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I'm continuing to work on my map, and one thing that's giving me difficulty is figuring out the geology of a region that I wanted to be similar to the Ethiopian highlands and African rift valley. This area is marked dry highlands on the map below. (It's otherwise a little outdated now, but gives a solid idea for this question.)

map

According to wikipedia the highlands are, well, high, because magma pushed up the surface of Earth, forming a mountain range there and in the nearby Arabian peninsula. This appears to be the reason you get legendarily massive plateaus on top of tectonic plates that are separating, and creating the rift valley. (Or that and some more volcanic activity and erosion.)

My question is pretty simple: Is rising magma and separating tectonic plates adequate to create a region like the Ethiopian highlands in the area marked on the map above, or is there an important context I'm ignoring? If so, what should I do to justify it?

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    $\begingroup$ There's a bit more about it to do with wind and weather patterns created by oceanic currents I think. $\endgroup$ – TCAT117 Feb 12 '18 at 23:23
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    $\begingroup$ I wish I knew. I'm no expert (just someone on the internet) but my best guess is that it partially has something to do with two continental plates moving over an oceanic plate to collide. $\endgroup$ – skout Feb 12 '18 at 23:33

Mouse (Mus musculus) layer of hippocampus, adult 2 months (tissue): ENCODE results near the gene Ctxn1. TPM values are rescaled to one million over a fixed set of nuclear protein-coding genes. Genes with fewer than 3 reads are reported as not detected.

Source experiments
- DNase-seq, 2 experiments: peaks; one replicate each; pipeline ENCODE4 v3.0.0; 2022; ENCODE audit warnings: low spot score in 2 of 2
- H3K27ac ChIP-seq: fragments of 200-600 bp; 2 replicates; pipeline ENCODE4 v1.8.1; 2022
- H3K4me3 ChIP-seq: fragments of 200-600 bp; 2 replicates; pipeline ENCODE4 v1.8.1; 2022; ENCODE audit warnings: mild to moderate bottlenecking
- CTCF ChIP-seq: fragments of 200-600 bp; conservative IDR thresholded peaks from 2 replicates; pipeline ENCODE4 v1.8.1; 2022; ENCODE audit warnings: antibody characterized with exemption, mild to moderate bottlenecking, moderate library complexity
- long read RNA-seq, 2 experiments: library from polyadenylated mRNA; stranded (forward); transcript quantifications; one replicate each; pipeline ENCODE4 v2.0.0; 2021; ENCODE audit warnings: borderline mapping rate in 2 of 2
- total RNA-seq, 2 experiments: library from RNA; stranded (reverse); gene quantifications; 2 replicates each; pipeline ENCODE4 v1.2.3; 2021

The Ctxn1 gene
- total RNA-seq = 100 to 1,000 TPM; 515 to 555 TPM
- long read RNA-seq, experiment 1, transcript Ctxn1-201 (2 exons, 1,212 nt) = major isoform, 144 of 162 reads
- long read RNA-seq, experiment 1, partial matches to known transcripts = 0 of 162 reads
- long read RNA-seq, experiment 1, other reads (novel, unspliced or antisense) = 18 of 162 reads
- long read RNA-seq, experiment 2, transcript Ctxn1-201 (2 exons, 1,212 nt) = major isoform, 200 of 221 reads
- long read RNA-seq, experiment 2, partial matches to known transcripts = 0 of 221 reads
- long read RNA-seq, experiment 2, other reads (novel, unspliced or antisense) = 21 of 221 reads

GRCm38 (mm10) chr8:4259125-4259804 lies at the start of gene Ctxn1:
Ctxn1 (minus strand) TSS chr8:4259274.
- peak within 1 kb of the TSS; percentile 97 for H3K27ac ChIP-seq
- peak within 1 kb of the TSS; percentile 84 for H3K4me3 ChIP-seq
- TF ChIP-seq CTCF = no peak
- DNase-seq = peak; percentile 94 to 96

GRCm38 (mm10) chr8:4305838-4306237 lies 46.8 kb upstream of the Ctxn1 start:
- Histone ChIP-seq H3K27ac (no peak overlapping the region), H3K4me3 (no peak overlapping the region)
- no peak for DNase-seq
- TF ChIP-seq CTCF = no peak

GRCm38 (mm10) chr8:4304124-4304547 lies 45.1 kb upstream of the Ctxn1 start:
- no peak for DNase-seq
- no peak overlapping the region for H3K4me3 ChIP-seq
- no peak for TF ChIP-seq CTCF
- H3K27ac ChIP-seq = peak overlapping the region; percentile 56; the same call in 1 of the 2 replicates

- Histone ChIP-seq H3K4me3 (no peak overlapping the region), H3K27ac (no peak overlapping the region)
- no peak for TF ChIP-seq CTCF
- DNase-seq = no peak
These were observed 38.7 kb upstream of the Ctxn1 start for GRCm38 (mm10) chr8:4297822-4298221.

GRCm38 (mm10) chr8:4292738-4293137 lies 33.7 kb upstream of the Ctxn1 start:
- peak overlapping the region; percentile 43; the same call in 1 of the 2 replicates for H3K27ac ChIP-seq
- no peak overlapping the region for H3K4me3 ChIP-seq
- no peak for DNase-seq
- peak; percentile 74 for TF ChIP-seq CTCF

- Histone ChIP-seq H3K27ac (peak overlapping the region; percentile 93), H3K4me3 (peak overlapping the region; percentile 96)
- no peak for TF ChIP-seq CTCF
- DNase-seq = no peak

• $\begingroup$ Get rid of those "rising magma" ideas, they're confusing you. I suggest reading up on tectonic plate movement. Of particular interest would be India, which created the Himalaya mountains by being rammed up into what is now Asia. This was caused by plate movement over millions of years. $\endgroup$ – Tim Feb 14 '18 at 0:58
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    $\begingroup$ You don't do those two things simultaneously. You can either push the plates together (create mountain), then pull apart a few millions years later (create rift). Or to create the uplift, start with a supervolcano which only needs a hotspot. Remember that plates change movement over time, so that could be useful. $\endgroup$ – Tim Feb 14 '18 at 1:18
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    $\begingroup$ @Tim The highlands Era is asking for are not the product of converging plates or orogeny. See my answer below. $\endgroup$ – rek Feb 14 '18 at 6:24
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The answer is a simple "yes".

The Ethiopian highlands are the product of flood basalt forming plateaus with repeated or sustained eruptions for thousands (or millions) of years. Similar events created the Deccan Traps in India, the Siberian Traps and Iceland, and others (shown in purple below):

World map showing major geologic provinces

All of these formations are associated with rifts or seafloor spreading, and mantle plumes. Your map indicates the same combination of features, so yes, you have the recipe for a stepped highland as found in Ethiopia.

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